Penalties in Some DUI Cases Could Be Reduced Under Supreme Court Ruling
A recent ruling by the U.S. Supreme Court on June 23, 2016 could actually end up giving some people charged with driving under the influence (DUI) a break in terms of the potential penalties they face.
Three separate but related cases were consolidated in the matter of Birchfield v. North Dakota relating to the issue of whether the police must first obtain a search warrant before obtaining a breath or blood sample from a motorist who refuses to agree to a request for a blood or breath sample. A related question presented was whether a motorist’s consent to a blood or breath test was unconstitutionally coerced where a refusal to do so is criminally penalized.
The court ruled that when a motorist refuses a blood test, the police must obtain a search warrant before proceeding further. A search warrant is not required for a breath test, however, because breath testing is a less invasive procedure than a blood draw.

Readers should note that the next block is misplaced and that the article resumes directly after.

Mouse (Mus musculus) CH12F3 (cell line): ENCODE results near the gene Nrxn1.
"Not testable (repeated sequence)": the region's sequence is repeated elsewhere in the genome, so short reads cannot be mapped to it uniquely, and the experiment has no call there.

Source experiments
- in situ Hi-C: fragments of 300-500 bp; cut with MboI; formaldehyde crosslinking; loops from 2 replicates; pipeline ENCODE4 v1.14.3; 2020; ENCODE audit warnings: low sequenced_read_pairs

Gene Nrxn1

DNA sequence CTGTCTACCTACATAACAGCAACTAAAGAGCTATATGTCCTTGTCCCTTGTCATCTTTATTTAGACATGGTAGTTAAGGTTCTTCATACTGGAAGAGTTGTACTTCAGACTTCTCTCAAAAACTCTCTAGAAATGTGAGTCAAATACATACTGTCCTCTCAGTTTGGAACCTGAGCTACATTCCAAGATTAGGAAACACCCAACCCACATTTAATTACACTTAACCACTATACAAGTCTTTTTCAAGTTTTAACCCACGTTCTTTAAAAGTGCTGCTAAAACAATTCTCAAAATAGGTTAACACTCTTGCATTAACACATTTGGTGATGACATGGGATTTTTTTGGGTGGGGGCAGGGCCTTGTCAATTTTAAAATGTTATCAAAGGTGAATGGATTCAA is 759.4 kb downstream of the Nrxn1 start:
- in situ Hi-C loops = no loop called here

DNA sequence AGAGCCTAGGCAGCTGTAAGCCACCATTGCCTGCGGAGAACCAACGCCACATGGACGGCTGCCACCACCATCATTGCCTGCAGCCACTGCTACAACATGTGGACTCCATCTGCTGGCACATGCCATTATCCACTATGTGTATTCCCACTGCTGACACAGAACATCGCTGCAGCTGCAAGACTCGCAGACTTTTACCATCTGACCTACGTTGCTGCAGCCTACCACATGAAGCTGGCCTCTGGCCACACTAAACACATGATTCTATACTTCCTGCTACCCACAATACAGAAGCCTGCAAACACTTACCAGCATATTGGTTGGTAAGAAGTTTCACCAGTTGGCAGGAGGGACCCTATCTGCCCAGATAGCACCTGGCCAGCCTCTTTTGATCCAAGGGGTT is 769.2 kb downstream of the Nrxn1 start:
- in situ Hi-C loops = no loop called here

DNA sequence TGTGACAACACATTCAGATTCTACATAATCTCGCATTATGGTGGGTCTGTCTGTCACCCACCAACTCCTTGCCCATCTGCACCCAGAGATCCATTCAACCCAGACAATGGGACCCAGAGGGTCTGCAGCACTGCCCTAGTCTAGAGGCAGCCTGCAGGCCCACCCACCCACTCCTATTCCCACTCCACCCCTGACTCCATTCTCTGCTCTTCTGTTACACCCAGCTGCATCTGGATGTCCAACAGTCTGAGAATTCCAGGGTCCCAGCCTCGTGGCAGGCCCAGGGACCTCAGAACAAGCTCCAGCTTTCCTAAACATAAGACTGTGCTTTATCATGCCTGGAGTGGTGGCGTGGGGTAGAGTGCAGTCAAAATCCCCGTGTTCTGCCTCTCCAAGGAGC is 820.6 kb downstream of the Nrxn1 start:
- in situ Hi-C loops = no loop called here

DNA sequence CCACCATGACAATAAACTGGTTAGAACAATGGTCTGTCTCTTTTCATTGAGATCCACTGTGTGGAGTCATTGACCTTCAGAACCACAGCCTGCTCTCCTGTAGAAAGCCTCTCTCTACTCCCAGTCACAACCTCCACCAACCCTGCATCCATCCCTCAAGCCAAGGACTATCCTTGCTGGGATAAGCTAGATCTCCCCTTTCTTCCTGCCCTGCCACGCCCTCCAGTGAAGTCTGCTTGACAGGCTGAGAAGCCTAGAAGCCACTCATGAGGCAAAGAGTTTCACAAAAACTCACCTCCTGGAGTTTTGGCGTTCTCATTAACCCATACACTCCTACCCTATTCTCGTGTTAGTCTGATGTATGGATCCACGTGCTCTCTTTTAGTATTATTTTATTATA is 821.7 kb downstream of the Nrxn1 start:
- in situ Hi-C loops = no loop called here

With regard to those motorists who consent to breath or blood testing, if they were advised that a refusal to consent will result in criminal penalties, then their consent was constitutionally invalid and must be suppressed. This means that their blood alcohol content cannot be used as evidence against them at trial, thereby reducing the possible penalties and weakening the case against them.
Finally, although motorists impliedly consent to blood and breath testing as a condition of being granted the privilege of driving, it is unconstitutional for motorists to be punished criminally for refusing to submit to blood or breath testing. It may be proper, however, for implied consent statutes to impose civil penalties such as loss of driving privileges on motorists who refuse to consent to blood or breath testing.
If you have been arrested for DUI in Berks County, work with knowledgeable Reading DUI defense lawyer David R. Eshelman.